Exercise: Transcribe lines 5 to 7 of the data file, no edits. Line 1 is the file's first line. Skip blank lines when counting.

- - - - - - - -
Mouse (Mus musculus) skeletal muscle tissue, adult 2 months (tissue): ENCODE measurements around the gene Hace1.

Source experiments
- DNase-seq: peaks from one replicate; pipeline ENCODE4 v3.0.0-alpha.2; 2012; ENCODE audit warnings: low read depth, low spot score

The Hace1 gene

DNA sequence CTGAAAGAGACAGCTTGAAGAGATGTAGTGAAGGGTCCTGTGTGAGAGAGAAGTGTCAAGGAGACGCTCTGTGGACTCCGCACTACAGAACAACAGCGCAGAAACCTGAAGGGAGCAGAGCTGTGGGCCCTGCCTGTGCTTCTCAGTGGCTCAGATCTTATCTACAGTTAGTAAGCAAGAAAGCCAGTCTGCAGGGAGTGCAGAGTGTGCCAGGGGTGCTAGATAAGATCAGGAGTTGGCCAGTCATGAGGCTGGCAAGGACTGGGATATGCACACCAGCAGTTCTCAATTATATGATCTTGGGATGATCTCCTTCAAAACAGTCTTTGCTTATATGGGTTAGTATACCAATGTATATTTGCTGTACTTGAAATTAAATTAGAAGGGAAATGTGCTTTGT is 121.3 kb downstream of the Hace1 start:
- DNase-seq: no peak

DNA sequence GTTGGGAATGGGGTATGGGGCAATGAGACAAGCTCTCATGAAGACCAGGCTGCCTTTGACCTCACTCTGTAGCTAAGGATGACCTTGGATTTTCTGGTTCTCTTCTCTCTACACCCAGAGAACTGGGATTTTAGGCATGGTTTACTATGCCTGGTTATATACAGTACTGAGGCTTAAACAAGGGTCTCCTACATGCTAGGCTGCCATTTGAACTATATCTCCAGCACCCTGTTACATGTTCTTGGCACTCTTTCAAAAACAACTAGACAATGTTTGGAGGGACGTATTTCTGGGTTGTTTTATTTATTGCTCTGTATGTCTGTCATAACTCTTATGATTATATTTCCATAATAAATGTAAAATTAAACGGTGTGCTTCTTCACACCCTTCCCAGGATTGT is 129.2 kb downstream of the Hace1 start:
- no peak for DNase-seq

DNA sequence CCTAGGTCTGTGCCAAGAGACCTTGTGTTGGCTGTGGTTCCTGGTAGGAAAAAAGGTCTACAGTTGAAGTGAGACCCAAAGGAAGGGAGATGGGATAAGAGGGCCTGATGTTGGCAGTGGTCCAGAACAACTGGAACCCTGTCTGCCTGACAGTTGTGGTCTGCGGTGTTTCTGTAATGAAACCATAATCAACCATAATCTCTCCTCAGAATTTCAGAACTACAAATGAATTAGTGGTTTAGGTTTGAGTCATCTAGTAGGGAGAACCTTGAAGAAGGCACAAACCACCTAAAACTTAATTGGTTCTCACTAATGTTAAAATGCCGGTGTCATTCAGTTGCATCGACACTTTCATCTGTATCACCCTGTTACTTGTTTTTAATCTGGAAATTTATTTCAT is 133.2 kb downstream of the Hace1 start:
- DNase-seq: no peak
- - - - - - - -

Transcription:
DNA sequence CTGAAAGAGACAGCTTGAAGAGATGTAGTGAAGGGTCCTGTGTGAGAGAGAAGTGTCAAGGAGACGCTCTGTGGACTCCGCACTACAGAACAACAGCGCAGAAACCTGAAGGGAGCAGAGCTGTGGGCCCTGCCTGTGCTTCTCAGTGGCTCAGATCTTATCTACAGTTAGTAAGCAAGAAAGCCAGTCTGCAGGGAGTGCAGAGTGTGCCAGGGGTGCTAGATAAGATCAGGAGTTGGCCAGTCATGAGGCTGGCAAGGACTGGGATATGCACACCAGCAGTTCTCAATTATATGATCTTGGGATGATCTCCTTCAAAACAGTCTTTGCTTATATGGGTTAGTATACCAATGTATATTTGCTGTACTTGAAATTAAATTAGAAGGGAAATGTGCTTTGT is 121.3 kb downstream of the Hace1 start:
- DNase-seq: no peak

DNA sequence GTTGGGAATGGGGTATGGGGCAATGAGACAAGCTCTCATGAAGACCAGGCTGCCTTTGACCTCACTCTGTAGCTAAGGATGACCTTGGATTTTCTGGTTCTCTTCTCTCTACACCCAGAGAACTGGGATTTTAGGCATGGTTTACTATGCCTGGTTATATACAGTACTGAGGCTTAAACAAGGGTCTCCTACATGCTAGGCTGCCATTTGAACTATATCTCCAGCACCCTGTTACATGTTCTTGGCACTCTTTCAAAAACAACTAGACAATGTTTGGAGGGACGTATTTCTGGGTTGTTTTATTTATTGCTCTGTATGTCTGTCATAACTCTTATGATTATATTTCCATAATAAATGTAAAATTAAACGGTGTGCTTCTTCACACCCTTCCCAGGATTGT is 129.2 kb downstream of the Hace1 start: